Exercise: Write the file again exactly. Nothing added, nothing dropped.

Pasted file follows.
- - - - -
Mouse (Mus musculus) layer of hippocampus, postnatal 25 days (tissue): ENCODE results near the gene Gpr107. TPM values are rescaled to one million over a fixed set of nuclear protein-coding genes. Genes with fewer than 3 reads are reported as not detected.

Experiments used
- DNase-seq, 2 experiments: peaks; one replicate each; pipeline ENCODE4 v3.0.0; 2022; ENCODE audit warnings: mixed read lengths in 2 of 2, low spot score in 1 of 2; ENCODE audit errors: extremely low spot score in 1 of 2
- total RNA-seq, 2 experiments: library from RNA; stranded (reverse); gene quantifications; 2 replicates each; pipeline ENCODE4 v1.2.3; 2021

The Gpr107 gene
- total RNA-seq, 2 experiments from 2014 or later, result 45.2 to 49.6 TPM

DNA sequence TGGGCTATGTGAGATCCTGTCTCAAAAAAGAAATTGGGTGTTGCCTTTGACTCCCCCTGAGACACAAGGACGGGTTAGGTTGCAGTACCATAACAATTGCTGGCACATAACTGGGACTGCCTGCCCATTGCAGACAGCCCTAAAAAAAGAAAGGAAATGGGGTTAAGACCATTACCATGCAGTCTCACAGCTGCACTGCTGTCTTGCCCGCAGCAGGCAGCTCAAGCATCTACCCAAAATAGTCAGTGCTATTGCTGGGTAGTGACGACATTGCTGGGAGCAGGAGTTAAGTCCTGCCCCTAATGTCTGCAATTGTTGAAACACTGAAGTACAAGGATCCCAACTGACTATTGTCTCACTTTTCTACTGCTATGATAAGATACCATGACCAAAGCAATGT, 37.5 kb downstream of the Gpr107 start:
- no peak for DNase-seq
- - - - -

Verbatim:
Mouse (Mus musculus) layer of hippocampus, postnatal 25 days (tissue): ENCODE results near the gene Gpr107. TPM values are rescaled to one million over a fixed set of nuclear protein-coding genes. Genes with fewer than 3 reads are reported as not detected.

Experiments used
- DNase-seq, 2 experiments: peaks; one replicate each; pipeline ENCODE4 v3.0.0; 2022; ENCODE audit warnings: mixed read lengths in 2 of 2, low spot score in 1 of 2; ENCODE audit errors: extremely low spot score in 1 of 2
- total RNA-seq, 2 experiments: library from RNA; stranded (reverse); gene quantifications; 2 replicates each; pipeline ENCODE4 v1.2.3; 2021

The Gpr107 gene
- total RNA-seq, 2 experiments from 2014 or later, result 45.2 to 49.6 TPM

DNA sequence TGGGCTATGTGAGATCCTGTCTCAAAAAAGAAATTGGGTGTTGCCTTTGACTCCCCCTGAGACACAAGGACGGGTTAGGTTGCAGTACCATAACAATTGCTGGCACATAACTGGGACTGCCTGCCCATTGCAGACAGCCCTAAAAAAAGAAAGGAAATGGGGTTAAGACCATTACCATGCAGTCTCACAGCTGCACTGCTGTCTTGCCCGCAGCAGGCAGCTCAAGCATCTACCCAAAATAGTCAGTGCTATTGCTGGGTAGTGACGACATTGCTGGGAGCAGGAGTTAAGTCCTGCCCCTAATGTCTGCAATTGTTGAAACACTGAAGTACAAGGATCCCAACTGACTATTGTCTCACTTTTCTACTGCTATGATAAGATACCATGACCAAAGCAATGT, 37.5 kb downstream of the Gpr107 start:
- no peak for DNase-seq